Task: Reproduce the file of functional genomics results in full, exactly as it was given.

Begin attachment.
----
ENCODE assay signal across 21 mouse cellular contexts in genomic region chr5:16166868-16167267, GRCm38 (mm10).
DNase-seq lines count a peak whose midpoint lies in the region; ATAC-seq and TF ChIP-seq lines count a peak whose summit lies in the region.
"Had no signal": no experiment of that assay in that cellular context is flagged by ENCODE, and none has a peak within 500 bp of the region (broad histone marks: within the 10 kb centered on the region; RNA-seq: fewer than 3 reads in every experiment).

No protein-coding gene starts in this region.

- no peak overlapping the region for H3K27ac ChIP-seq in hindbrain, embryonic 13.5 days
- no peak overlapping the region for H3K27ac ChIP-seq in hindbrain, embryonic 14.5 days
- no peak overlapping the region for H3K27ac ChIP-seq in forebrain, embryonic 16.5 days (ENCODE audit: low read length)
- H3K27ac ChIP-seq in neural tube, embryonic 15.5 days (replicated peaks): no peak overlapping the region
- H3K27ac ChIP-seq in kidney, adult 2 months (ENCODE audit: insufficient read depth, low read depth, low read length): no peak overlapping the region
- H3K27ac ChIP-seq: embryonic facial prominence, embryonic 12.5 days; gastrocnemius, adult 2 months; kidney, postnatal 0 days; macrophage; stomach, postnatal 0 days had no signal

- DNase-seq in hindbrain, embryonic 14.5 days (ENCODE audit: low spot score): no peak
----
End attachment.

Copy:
ENCODE assay signal across 21 mouse cellular contexts in genomic region chr5:16166868-16167267, GRCm38 (mm10).
DNase-seq lines count a peak whose midpoint lies in the region; ATAC-seq and TF ChIP-seq lines count a peak whose summit lies in the region.
"Had no signal": no experiment of that assay in that cellular context is flagged by ENCODE, and none has a peak within 500 bp of the region (broad histone marks: within the 10 kb centered on the region; RNA-seq: fewer than 3 reads in every experiment).

No protein-coding gene starts in this region.

- no peak overlapping the region for H3K27ac ChIP-seq in hindbrain, embryonic 13.5 days
- no peak overlapping the region for H3K27ac ChIP-seq in hindbrain, embryonic 14.5 days
- no peak overlapping the region for H3K27ac ChIP-seq in forebrain, embryonic 16.5 days (ENCODE audit: low read length)
- H3K27ac ChIP-seq in neural tube, embryonic 15.5 days (replicated peaks): no peak overlapping the region
- H3K27ac ChIP-seq in kidney, adult 2 months (ENCODE audit: insufficient read depth, low read depth, low read length): no peak overlapping the region
- H3K27ac ChIP-seq: embryonic facial prominence, embryonic 12.5 days; gastrocnemius, adult 2 months; kidney, postnatal 0 days; macrophage; stomach, postnatal 0 days had no signal

- DNase-seq in hindbrain, embryonic 14.5 days (ENCODE audit: low spot score): no peak